VIEW 2 – God is just and will not punish a person for failing to respond to a message the person has never heard. Therefore, God must have different levels of accountability for different people – even different ‘ways’ to him – depending upon how much of his revelation they’ve heard.

As a practical matter, VIEW 1 and VIEW 2 bring us to about the same position because nearly everyone in the United States – and certainly everyone reading this resource – has received God’s highest degree of revelation; or at least has been put on notice that the Bible contains this revelation. God holds us accountable for what we know, or can easily learn, so for us it’s only an academic exercise to speculate on how God deals with others who don’t have this information. Furthermore:

Both views agree that everyone is a sinner; born with a sin nature and frequently disobedient to God. Everyone is in need of salvation from the power and penalty of sin.

Both views agree that the death and resurrection of Jesus Christ is the only salvation for mankind, and both views repudiate any suggestion that all roads lead to heaven. The Bible says clearly: ‘Salvation is found in no one else, for there is no other name under heaven given to men by which we must be saved’ (Acts 4:12). VIEW 2 holds, however, that the benefits of Jesus’ death and resurrection may automatically apply to some people who don’t understand it but who respond to God in the best way they know with their limited understanding.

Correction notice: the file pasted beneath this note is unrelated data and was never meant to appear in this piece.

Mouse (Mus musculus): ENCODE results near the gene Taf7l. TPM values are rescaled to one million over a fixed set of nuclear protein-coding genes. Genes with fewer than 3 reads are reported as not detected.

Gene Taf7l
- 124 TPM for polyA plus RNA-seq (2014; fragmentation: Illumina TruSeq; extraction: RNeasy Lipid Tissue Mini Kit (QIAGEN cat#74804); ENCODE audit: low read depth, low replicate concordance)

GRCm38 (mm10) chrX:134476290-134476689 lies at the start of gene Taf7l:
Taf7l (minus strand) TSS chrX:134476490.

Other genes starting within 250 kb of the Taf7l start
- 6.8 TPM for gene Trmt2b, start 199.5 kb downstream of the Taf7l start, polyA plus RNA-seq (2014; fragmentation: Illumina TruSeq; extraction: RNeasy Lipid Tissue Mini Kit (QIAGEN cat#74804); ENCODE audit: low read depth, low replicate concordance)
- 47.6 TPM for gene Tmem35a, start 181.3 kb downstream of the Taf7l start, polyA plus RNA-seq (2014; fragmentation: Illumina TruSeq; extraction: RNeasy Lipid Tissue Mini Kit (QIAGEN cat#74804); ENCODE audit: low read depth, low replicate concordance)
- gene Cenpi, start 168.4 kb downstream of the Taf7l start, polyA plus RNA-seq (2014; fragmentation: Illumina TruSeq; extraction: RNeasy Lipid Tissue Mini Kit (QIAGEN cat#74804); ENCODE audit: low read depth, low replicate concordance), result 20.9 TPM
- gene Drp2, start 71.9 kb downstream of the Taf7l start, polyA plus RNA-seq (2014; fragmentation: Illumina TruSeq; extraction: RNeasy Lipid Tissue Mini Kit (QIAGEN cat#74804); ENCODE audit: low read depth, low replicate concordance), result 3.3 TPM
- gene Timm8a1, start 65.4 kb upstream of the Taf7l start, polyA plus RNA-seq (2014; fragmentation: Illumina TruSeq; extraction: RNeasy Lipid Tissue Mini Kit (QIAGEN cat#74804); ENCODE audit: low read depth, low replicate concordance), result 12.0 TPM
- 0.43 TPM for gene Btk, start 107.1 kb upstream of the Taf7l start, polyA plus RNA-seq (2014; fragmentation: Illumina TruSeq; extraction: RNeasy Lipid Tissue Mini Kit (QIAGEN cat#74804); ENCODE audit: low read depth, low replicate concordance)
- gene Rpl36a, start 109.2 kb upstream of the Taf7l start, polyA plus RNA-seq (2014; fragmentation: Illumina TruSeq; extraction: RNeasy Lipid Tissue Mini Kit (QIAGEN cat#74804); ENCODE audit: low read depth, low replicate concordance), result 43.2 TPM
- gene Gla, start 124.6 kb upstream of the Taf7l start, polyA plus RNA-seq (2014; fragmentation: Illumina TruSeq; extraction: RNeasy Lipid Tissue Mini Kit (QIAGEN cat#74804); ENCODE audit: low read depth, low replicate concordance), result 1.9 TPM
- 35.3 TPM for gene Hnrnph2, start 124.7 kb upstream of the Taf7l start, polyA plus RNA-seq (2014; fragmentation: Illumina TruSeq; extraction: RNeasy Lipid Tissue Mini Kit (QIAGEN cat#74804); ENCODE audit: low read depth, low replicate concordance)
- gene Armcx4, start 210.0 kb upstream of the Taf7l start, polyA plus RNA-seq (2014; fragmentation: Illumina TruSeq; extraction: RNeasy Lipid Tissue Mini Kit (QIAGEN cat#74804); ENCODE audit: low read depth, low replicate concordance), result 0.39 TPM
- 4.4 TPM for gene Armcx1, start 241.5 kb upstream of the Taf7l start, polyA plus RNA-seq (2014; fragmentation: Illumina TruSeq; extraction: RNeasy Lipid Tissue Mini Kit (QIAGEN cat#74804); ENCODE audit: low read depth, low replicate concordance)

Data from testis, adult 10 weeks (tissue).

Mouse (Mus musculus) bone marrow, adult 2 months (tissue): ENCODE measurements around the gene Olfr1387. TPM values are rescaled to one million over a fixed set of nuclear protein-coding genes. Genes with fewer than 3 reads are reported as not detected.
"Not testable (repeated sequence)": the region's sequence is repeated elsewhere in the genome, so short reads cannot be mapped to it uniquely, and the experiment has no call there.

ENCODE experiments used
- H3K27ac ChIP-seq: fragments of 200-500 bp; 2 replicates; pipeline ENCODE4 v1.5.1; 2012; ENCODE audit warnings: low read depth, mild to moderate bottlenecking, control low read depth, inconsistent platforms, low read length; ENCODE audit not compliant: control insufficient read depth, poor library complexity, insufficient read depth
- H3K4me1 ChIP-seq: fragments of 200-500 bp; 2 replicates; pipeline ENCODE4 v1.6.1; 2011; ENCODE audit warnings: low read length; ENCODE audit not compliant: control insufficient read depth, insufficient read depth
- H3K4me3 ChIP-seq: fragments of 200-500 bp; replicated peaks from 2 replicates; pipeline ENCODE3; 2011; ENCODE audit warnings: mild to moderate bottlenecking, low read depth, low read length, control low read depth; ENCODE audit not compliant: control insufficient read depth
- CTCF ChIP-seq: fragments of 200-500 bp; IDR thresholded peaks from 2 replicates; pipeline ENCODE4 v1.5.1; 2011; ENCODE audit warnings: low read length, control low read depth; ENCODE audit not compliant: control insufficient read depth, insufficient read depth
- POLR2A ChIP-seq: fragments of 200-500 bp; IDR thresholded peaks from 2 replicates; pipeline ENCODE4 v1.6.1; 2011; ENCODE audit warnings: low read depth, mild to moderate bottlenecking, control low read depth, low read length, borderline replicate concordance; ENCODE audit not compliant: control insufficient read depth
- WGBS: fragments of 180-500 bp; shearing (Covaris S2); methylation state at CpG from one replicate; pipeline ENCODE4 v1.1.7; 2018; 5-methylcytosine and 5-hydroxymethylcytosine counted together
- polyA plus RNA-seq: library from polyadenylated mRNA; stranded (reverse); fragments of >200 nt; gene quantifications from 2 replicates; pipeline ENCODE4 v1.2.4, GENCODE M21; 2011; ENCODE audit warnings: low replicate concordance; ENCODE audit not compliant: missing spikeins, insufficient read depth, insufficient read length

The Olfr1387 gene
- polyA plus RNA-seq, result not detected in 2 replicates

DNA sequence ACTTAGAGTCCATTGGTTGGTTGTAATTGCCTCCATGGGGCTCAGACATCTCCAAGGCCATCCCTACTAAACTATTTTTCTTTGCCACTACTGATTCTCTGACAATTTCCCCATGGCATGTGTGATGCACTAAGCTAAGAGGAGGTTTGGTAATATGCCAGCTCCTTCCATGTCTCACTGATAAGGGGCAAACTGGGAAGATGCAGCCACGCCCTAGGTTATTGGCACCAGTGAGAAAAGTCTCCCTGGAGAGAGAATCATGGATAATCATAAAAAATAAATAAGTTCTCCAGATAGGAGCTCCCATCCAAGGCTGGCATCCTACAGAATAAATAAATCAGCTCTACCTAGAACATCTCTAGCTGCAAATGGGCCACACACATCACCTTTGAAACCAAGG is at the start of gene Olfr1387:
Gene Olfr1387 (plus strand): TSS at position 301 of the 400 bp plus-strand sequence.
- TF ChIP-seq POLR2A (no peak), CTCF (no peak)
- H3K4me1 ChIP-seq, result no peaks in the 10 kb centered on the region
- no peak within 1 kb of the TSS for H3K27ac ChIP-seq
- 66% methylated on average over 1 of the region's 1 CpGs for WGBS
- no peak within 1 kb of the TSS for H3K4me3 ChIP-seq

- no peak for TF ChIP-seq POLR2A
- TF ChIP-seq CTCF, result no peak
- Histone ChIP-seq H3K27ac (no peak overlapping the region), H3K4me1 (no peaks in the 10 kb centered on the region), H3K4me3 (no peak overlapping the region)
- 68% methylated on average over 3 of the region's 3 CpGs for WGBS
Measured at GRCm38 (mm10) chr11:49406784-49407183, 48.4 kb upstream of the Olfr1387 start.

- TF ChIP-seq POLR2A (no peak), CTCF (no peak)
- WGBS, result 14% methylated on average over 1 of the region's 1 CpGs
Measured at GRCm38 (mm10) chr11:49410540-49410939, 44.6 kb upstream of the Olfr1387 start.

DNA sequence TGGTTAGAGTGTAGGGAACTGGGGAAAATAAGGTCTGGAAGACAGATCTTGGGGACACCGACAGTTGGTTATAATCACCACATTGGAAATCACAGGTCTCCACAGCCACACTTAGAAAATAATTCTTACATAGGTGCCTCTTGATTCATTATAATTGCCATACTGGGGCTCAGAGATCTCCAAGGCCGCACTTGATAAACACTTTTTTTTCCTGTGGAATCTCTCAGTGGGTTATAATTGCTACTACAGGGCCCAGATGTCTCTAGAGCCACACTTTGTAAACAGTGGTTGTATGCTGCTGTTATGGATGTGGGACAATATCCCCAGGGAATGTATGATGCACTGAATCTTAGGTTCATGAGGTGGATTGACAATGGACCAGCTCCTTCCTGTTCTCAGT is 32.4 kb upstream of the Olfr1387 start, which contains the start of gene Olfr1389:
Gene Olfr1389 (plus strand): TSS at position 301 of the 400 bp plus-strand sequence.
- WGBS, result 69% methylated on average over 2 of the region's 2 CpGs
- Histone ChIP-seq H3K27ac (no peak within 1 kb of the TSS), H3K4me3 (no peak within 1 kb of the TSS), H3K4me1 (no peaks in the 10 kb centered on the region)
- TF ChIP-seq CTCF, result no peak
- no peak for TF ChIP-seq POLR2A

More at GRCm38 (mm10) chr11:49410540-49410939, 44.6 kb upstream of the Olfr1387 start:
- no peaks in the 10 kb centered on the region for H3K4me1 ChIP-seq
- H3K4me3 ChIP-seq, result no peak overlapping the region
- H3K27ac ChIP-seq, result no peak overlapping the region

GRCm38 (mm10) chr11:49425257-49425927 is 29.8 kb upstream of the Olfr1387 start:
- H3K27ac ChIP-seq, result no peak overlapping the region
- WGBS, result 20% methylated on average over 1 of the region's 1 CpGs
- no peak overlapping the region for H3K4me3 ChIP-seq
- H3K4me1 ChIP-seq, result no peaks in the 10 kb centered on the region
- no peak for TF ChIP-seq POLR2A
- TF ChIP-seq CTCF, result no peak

Examples: Abraham didn’t know about Jesus, but the Bible says he received salvation through him; Rahab, an enemy prostitute, didn’t know about Jesus, but she was considered righteous by God because she helped the Israelites; a thief on the cross beside Jesus barely knew him, but Jesus said he’ll be in heaven because of his last-minute simple faith. Apparently these people, and others, did the best with what information they had about God, and apparently God imputed to them the benefits of Jesus’ death and resurrection, even though they didn’t understand how it works. Both VIEW 1 and VIEW 2 agree, however, that because of the extensive written information given to us today, our only salvation is by confession and personal faith in Jesus Christ, as explained in the Bible.